Subject: Re: [boost] Library for configuration file parsing
From: Marsh Ray (marsh_at_[hidden])
Date: 2010-11-29 17:56:19
On 11/28/2010 11:56 PM, Joel de Guzman wrote:
> On 11/29/2010 12:09 PM, Rob Riggs wrote:
>> On 11/28/2010 05:54 PM, Marsh Ray wrote:
>>> Honestly, the couple of times I've tried to use Spirit I have not
>>> been successful. I've
>>> done a few templates in my time but that library blows my mind. The
>>> concept is brilliant
>>> - and its implementation, heroic.
>>> But trying to actually use it tends to just make me feel dumb.
>> You are not the only one.
>>> Something I could understand in a debugger or, more importantly,
>>> review for security in
>>> a network-facing application.
>> The use of JSON will go far beyond that of a config file parser. The
>> number of "eyes" that
>> can grok Spirit code and accurately review it are vanishingly small.
> Why do you have to grok the internals of a library in order to use it
For most programs - you don't. Most code is written to the
garbage-in-garbage-out standard. For valid inputs it is tested to
produce valid outputs.
Well-written code goes the extra mile and tries to have well-defined
handling even for invalid input.
But there's a third level for code in internet-facing apps that handles
untrusted data. In this case it has to be resilient against even
actively malicious inputs crafted by a skilled attacker. Proving the
negative (there are no possible inputs which can produce undesired
behavior) is usually harder than proving the positive (these valid
inputs produce desired behavior). Experience shows that this kind of
code doesn't happen by accident, even from the most solid traditional
The state of secure coding art seems to be today much like where
"software quality" processes were way back when we were just discovering
things like unit testing. So we still fall back to subjective human
judgement in most cases: has the code been reviewed for security? Did
the reviewers find it comprehensible? In good taste? How many security
holes did they find? Are the developers willing to stand behind? Even
beyond its original design requirements?
> I bet these same people can't grok template heavy code
> like MPL internals too.
> Yet, MPL is core to many libraries in Boost. Are
> you saying that people shouldn't use any library that depends on MPL too?
I'm not saying anyone "shouldn't use" anything.
I am saying that handling malicious crafted input tends to be outside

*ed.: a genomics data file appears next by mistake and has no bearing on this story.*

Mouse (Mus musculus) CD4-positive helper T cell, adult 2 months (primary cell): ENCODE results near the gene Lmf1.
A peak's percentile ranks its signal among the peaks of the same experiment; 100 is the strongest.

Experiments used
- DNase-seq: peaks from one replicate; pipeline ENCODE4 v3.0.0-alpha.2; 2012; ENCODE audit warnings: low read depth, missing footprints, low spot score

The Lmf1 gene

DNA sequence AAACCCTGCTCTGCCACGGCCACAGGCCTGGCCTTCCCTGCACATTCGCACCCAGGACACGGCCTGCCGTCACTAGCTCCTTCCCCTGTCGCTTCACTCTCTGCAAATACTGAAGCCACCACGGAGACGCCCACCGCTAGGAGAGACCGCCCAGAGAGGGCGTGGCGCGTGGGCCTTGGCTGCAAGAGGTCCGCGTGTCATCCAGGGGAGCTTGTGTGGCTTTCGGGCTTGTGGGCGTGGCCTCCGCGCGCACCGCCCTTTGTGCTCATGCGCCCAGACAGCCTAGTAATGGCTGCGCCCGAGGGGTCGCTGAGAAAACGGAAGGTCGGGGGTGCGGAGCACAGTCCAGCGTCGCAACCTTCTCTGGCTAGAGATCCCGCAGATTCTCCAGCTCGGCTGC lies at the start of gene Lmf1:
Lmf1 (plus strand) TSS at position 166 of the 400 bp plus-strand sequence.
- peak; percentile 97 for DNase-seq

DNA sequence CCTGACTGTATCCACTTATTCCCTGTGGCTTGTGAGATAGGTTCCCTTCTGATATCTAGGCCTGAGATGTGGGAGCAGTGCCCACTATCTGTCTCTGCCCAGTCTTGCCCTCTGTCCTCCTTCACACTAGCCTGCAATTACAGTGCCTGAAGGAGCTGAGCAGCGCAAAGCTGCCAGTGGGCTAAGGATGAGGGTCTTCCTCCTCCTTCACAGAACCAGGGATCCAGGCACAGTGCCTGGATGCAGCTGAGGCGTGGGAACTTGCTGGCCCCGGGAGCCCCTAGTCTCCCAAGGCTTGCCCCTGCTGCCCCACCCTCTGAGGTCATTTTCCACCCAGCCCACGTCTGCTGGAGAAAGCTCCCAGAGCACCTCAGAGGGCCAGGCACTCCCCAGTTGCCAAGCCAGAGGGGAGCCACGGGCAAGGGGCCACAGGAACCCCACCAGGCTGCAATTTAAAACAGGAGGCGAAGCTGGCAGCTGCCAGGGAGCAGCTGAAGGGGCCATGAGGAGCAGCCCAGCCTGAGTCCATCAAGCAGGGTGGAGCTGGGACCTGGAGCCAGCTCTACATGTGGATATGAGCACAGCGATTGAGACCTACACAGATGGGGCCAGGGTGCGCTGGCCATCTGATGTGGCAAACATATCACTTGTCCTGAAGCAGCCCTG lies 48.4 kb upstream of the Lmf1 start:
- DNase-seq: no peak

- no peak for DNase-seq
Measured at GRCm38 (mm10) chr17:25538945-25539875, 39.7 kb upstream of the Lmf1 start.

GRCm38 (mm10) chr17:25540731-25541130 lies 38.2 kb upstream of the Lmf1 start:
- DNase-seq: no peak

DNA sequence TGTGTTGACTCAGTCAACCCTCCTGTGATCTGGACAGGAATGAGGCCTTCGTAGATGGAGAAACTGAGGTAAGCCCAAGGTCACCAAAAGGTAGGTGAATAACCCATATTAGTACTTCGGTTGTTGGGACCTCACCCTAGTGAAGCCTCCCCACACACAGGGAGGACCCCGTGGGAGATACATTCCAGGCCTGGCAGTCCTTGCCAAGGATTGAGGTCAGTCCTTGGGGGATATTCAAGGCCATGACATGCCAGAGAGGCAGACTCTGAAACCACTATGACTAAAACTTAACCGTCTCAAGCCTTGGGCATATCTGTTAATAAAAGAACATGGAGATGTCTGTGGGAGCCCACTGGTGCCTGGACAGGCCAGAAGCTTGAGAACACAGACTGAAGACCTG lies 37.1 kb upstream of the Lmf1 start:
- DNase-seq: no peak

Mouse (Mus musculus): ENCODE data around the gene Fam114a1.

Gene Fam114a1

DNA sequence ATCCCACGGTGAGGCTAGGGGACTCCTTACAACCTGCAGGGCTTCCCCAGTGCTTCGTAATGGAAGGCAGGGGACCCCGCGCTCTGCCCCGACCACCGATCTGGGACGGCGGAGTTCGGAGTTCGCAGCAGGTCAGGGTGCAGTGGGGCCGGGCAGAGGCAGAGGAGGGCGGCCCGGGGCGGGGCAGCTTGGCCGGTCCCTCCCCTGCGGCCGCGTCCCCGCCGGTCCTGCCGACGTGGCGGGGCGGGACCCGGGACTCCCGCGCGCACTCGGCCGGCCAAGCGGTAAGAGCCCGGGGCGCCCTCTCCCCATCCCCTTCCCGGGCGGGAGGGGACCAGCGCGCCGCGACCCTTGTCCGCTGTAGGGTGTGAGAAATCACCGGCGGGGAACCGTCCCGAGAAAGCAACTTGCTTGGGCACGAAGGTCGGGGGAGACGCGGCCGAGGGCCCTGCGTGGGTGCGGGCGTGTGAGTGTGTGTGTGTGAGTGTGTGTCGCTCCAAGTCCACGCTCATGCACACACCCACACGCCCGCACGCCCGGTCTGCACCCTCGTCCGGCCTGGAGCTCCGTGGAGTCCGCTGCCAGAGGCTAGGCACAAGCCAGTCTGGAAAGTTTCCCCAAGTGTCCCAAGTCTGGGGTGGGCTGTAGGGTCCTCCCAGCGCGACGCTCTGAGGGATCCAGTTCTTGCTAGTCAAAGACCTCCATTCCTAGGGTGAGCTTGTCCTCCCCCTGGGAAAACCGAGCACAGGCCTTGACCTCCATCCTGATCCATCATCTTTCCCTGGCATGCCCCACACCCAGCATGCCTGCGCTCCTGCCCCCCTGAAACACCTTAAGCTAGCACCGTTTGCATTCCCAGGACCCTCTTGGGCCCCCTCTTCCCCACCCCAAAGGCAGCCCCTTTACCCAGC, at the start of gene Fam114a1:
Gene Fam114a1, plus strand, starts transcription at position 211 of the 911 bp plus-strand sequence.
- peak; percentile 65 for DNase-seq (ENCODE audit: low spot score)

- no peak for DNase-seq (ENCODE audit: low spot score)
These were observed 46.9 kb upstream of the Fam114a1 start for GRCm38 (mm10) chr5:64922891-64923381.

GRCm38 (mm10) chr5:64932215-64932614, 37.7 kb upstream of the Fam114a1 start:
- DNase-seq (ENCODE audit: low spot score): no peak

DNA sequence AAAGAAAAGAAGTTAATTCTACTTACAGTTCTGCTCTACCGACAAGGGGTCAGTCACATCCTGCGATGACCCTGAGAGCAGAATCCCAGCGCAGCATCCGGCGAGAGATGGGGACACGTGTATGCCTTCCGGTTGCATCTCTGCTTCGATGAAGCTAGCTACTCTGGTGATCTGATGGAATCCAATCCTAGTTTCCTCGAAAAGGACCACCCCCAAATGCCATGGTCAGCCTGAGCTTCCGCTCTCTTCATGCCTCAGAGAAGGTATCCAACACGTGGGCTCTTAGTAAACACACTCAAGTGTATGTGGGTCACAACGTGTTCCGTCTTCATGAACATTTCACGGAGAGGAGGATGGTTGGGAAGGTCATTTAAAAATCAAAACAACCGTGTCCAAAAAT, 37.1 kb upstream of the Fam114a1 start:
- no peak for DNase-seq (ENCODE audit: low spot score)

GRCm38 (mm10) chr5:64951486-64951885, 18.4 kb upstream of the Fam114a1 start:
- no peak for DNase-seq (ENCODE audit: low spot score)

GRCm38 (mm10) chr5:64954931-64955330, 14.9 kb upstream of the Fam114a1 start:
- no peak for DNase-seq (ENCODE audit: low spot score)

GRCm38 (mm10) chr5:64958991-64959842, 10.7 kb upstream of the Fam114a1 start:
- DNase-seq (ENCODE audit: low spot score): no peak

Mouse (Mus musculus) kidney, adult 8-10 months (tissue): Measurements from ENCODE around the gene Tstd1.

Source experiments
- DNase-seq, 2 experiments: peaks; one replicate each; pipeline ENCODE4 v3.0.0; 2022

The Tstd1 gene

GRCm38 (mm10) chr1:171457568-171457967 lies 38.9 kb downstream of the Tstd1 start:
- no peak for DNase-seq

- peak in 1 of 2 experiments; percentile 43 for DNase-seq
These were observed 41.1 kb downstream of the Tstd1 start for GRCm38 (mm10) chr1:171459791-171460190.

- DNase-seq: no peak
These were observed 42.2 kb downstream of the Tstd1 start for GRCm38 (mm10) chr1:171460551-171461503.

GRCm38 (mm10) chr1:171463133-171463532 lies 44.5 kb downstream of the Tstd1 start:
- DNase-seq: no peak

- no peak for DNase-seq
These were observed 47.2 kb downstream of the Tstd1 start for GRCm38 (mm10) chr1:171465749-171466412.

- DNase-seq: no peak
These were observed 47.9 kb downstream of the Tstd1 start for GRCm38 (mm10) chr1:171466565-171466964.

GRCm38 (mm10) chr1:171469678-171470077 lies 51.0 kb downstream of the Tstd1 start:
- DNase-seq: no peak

the initial design requirements of most code (in cases where it's not,
the developers will likely mention it somewhere). So taking
general-purpose code and using it in security-critical contexts does
It's a bit like using commercial off-the shelf parts in your space
satellite. Probably that transistor will work just fine, but you have to
do some extra work to requalify it for your application.
But with respect to something like MPL, yes, it's a consideration.
Generative templates are an interesting case because they don't
interpret data at runtime. But understanding exactly what code they do
generate is still important though. The attacker may be reading your
code bottom-up with a disassembler, so the potential exists for him to
understand the generated code better than you do.
> Or are you singling out Spirit? If so, why?
Wasn't intending to, but maybe a little bit. In this case:
1. I tried and could not make a Spirit parser for my input format after
some amount of time.
2. I'm sure I could have gotten something working eventually, but I
would not have felt comfortable with my understanding of all its failure
3. JSON is an intentionally simple thing to parse. A competent C
programmer could write a parser by hand in a short time. This exact
thing is probably available under a free license.
4. JSON is used specifically for internet-facing apps due to its
of the attack surface.
> I've almost had enough of this FUD mongering.
I'm sorry that you feel that way. It was not my intention to cast FUD.
C++ and Boost are well suited for secure coding because of the support
for type safety, automatic cleanup, and overall deterministic execution.
But probably nothing will replace the need to understand what's going on
under the hood as well as the attacker.
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